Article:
Miriam González Durántez and her politician husband make crumble at a West Country school. Matt Cardy/Getty Images
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Commons Confidential: Firth blunders forth, Balls' food foibles - and Farage to quit smoking?

Plus: Douglas Alexander burning the candle at both ends?

Twickenham’s Karl Marx, Vince Cable, has been trudging the streets of suburban London with a yellow backpack. The bag, in gaudy Lib Dem colours, was a gift from staff at the Department for Business, intended to make Cable visible to motorists while he was cycling to meetings – but he’s not cycling any more. Cable’s battle bike was nicked outside Richmond’s adult education college during a campaign visit with Nick Clegg. He lost his wheels, seat, handlebars and frame. Clegg isn’t helping the police with their inquiries. My snout muttered that Cable’s error was to pretend-lock the boneshaker instead of securing it properly; the thief had only to pull apart the unfastened, er, cable. A workable analogy for this party’s relationship with voters, perhaps?

The rubbish Tory Anna Firth is the gift that keeps giving. Dave’s candidate in Labour-held Erith and Thamesmead published photos of littered streets a few weeks ago, seemingly without realising that they were in an area run by a Tory council. Her latest eyebrow-raiser was on a visit to a gurdwara. Firth was trying too hard with her Bollywood princess look and was docked extra votes for a rehearsed “Indian” greeting. The Sikh host explained politely that it was Hindi, while they speak Punjabi.

Big Tobacco shareholders (if there are any among NS readers), take note. I hear that Nigel Farage is to quit smoking after the election. Win or lose for Ukip in South Thanet, the 40-a-day puffer intends to give up death sticks in the most savage blow to the industry since fags were banned from pubs and restaurants. Brewers and photographers, however, can relax. The pint glass will remain a standard prop.

Not everyone was excited to learn that Miriam González Durántez has been enjoying a secret life as the coalition government’s Nigella Lawson. When informed about her anonymous food blog, Labour’s top chef, Ed Balls, sniffed: “She’s an arriviste.” The culinary divide is clear in the Great Political Bake-Off. Nobody gets to the size of the burly shadow chancellor by eating tiny wraps with shrimp, or chickpea and spinach soup.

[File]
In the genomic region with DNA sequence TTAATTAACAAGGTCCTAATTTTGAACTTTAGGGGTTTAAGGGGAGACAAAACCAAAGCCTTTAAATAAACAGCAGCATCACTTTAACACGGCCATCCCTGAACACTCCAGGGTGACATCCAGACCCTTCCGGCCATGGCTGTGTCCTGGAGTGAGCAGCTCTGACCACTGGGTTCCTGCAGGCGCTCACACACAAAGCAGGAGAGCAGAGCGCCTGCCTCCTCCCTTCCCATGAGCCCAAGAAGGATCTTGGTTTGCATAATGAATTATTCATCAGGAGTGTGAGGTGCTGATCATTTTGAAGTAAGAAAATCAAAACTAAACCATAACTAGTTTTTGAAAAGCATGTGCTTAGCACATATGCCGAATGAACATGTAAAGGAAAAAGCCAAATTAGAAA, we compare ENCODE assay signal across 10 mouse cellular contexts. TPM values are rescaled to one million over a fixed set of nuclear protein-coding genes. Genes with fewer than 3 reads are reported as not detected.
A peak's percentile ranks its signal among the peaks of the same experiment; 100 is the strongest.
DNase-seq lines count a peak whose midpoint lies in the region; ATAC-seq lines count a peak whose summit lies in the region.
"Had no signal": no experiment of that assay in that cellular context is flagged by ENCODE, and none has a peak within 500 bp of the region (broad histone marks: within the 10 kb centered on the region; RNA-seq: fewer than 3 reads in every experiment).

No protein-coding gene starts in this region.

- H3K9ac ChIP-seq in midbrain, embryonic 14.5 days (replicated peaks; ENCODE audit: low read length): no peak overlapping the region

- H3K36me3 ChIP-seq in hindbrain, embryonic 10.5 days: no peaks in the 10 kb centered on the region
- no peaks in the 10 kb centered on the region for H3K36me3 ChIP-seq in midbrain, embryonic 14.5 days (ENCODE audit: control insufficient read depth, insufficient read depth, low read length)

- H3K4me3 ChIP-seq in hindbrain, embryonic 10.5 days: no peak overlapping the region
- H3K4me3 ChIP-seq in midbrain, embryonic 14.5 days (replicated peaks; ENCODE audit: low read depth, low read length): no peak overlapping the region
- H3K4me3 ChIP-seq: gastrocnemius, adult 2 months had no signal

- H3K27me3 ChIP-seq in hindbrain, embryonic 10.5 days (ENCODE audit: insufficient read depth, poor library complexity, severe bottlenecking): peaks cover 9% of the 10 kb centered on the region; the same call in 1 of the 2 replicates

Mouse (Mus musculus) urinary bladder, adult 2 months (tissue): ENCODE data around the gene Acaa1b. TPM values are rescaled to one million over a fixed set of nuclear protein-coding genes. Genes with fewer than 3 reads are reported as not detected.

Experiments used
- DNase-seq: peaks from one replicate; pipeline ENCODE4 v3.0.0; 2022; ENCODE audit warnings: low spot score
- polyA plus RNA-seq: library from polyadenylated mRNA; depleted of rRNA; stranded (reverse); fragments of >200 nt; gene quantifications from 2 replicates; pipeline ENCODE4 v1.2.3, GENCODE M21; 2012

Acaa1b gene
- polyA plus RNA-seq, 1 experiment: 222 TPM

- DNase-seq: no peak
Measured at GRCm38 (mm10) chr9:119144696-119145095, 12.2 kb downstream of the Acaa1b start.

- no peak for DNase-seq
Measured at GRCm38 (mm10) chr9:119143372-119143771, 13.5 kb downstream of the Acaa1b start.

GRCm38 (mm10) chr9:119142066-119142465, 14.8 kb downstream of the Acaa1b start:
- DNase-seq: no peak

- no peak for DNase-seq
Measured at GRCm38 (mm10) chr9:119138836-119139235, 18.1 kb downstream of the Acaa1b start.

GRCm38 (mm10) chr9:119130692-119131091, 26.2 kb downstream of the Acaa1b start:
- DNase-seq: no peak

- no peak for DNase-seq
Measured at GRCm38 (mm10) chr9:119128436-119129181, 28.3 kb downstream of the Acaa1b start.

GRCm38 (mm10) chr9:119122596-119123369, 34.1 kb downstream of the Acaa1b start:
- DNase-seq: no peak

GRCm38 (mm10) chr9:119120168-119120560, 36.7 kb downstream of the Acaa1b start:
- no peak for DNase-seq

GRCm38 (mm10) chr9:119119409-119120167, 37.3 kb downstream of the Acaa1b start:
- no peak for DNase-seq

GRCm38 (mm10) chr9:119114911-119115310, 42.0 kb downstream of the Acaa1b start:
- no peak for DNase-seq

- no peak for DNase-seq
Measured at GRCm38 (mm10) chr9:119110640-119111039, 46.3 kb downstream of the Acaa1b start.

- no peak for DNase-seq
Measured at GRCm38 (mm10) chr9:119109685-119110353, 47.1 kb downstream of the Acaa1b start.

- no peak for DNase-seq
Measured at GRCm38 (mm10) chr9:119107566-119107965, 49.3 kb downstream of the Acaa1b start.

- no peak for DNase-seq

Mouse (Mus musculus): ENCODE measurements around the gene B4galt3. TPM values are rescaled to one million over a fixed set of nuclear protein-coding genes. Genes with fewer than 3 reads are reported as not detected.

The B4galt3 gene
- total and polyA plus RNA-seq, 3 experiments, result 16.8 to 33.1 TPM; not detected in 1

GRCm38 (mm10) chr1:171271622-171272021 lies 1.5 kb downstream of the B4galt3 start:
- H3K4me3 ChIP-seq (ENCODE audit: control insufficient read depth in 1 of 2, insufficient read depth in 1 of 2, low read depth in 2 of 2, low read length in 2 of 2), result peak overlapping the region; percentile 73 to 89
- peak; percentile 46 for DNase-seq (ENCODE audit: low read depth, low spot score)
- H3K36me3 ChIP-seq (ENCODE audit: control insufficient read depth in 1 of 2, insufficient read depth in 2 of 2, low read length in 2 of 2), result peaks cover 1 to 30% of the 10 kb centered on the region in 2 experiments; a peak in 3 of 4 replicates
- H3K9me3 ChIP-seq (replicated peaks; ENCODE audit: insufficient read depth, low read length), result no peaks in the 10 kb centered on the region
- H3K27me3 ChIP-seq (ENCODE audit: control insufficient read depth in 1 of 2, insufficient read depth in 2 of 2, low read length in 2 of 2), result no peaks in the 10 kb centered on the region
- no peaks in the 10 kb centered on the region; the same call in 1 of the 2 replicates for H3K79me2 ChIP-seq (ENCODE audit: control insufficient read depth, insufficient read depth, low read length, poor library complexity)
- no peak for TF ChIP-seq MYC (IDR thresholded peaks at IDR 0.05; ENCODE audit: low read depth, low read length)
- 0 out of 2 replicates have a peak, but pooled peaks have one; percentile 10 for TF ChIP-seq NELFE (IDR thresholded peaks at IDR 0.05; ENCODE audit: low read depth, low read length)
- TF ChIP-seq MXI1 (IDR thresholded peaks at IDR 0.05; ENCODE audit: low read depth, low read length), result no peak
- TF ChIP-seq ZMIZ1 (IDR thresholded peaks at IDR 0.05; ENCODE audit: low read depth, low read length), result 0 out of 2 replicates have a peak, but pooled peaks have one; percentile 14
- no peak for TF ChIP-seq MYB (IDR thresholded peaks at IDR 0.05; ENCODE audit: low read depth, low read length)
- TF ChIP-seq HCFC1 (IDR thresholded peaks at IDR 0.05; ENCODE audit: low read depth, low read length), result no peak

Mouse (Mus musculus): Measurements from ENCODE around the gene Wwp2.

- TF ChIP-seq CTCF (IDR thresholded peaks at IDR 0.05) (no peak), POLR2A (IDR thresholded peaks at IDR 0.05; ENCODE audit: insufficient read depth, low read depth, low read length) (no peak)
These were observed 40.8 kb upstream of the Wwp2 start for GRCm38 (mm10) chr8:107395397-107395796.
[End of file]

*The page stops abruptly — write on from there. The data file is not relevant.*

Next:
The distracted Tory Bob Blackman has been photographed fiddling with his phone during hustings in Harrow East. Constituents claim that he’s calculating mileage claims, having been asked to repay more than £1,000 for more than 700 “inaccurate” claims. I’m told the criticism drives him mad.

Unless one has gone up in the past few days, I imagine the only explanation for the absence of a “Vote Labour” poster at the London home of Douglas Alexander must be the pressure of running the party’s national campaign while fighting to keep his own seat in Scotland.

Kevin Maguire is the associate editor (politics) of the Daily Mail

Kevin Maguire is Associate Editor (Politics) on the Daily Mirror and author of our Commons Confidential column on the high politics and low life in Westminster. An award-winning journalist, he is in frequent demand on television and radio and co-authored a book on great parliamentary scandals. He was formerly Chief Reporter on the Guardian and Labour Correspondent on the Daily Telegraph.

This article first appeared in the 01 May 2015 issue of the New Statesman, The Scots are coming!

New Statesman
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Quiz: Can you identify fake news?

The furore around "fake" news shows no sign of abating. Can you spot what's real and what's not?

Hillary Clinton has spoken out today to warn about the fake news epidemic sweeping the world. Clinton went as far as to say that "lives are at risk" from fake news, the day after Pope Francis compared reading fake news to eating poop. (Side note: with real news like that, who needs the fake stuff?)

The sweeping distrust in fake news has caused some confusion, however, as many are unsure about how to actually tell the reals and the fakes apart. Short from seeing whether the logo will scratch off and asking the man from the market where he got it from, how can you really identify fake news? Take our test to see whether you have all the answers.

 

 

In all seriousness, many claim that identifying fake news is a simple matter of checking the source and disbelieving anything "too good to be true". Unfortunately, however, fake news outlets post real stories too, and real news outlets often slip up and publish the fakes. Use fact-checking websites like Snopes to really get to the bottom of a story, and always do a quick Google before you share anything. 

Amelia Tait is a technology and digital culture writer at the New Statesman.